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Search Tags: FEHBP
In a recent letter to insurers, the Office of Personnel Management requested some changes to federal health plans. Brace yourselves: It's mostly good news. The Federal Drive talked to health-benefits expert Walt Francis to get the details.
The bill — introduced last summer by Rep. Darrell Issa (R-Calif.) — would eliminate Saturday mail delivery, close mail processing facilities, require postal employees to pay the same percentage in their health and life insurance premiums as federal employees do, and allow the Postal Service to use nearly $11 billion in surplus retirement contributions.
The Office of Personnel Management will add 10 new health plans to the Federal Employees Health Benefits Plan starting in 2013.
Postmaster General Patrick Donahoe testified today before a House subcommittee saying a USPS-sponsored plan would save $7 billion a year. Such a plan, Donahoe said, would offer equal or better coverage to current employees and retirees.
The Postal Service is on Capitol Hill today pitching its strategy to withdraw employees from the federal health insurance program.
What do you suppose 13th-century peasants thought just before Genghis Khan's boys rode into town? We can't be sure, Senior Correspondent Mike Causey says, but it might be the same sort of unease modern-day federal workers have when Congress mounts its high horse ...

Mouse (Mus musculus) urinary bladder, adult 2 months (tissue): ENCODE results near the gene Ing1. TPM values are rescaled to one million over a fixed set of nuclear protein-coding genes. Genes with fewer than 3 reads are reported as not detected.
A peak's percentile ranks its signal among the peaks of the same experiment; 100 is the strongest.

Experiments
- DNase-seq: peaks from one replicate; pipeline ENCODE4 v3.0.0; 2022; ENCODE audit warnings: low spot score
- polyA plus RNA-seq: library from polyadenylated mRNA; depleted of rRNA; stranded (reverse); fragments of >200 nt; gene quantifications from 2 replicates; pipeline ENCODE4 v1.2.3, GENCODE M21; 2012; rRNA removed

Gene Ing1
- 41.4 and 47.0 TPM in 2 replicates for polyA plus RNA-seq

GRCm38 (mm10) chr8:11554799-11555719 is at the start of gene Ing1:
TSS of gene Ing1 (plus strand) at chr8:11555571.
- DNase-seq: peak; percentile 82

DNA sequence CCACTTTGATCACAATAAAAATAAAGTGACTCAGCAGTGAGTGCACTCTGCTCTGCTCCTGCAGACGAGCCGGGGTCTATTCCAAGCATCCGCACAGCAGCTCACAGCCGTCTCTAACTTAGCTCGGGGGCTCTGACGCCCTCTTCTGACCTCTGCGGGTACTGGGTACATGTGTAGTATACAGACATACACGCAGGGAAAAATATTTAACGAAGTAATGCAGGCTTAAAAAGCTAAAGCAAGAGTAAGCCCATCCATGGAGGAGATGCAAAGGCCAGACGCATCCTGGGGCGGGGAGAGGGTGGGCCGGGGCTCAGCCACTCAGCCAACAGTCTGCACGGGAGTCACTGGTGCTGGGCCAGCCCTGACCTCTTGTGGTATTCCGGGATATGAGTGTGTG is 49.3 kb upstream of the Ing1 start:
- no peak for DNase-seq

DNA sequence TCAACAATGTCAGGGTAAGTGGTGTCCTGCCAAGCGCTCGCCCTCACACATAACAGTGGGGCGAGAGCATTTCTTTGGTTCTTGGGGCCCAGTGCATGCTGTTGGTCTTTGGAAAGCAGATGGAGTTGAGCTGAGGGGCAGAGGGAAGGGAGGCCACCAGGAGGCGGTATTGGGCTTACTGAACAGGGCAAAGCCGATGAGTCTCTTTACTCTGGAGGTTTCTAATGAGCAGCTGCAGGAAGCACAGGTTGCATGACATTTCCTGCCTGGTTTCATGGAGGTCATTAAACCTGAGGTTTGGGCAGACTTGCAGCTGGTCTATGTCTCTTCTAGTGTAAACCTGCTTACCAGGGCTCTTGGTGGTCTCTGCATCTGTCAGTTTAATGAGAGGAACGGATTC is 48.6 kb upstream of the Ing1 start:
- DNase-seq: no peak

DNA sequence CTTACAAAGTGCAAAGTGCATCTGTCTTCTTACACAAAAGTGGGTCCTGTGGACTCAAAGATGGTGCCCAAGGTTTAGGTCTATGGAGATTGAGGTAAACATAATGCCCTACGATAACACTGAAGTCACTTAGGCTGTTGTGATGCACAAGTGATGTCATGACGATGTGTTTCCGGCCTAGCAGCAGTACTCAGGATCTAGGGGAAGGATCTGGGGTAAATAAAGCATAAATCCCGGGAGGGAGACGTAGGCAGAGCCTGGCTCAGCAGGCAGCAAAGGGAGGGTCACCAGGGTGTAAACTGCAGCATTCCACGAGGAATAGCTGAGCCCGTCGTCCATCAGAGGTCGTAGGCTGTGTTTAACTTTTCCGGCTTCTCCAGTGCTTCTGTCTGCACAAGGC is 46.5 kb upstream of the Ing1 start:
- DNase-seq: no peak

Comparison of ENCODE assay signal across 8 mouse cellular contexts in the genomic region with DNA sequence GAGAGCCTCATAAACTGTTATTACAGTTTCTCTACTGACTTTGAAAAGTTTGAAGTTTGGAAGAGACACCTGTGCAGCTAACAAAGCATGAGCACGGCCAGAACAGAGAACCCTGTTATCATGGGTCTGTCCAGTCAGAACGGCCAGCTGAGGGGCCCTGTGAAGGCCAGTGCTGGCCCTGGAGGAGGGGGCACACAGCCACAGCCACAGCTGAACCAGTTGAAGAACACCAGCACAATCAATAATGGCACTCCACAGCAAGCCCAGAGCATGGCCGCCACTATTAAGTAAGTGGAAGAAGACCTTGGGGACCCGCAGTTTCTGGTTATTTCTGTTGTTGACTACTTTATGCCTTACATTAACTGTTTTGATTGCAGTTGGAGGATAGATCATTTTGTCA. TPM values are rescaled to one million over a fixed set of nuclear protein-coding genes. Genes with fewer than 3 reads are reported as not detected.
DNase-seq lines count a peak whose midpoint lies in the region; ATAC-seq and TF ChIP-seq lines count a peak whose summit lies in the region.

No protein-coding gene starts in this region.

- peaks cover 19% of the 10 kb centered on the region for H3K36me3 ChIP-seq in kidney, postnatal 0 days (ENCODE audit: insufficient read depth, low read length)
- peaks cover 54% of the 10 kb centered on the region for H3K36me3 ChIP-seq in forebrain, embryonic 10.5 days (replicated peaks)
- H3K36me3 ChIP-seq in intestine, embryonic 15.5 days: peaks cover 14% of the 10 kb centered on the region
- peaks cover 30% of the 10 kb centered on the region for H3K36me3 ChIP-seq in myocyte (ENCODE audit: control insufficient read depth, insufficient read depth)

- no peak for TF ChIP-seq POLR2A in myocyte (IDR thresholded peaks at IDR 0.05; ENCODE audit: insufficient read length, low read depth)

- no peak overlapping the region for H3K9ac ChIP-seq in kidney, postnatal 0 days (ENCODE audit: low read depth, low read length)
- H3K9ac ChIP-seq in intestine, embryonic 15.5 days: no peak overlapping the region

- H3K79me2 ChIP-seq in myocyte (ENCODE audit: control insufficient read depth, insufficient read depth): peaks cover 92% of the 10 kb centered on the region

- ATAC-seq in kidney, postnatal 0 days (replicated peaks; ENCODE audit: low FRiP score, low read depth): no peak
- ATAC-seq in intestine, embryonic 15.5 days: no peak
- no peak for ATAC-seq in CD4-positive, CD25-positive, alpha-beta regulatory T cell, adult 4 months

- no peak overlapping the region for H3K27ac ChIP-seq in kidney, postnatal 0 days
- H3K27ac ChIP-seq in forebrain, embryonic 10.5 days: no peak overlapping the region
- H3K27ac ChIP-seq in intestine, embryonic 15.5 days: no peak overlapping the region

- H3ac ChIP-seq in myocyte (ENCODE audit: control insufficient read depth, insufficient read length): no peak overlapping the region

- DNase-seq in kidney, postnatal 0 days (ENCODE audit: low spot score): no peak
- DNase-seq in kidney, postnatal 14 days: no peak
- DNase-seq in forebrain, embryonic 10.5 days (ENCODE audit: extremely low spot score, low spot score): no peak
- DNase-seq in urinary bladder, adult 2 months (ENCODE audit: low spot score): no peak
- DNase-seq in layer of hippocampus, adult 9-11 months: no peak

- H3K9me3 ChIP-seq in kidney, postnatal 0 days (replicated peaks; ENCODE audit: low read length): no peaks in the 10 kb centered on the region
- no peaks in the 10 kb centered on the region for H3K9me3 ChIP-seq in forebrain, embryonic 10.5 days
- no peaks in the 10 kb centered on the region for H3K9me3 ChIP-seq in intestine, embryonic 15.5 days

Four senators introduced a bill that would add Medicare patients to the Federal Employee Health Benefits Plan, as Medicare is gradually phased out. The National Active and Retired Federal Employees Association tells feds to be wary of the bill.
Members of Congress complain that DoD's budget cuts don't do enough to trim civilian personnel spending.
The Postal Service's strategic five-year plan proposes cutting the workforce by 155,000 by 2016 and creating its own health benefit program for employees and retirees to return to financial stability.
All health insurance options in federal health plans will soon allow members to download a digital version of their health records using a technology called Blue Button, the Office of Personnel Management announced. The adoption of the Blue Button technology, whose use was spearheaded by the Veterans Affairs Department, will make it easer to share digital records with family members and physicians.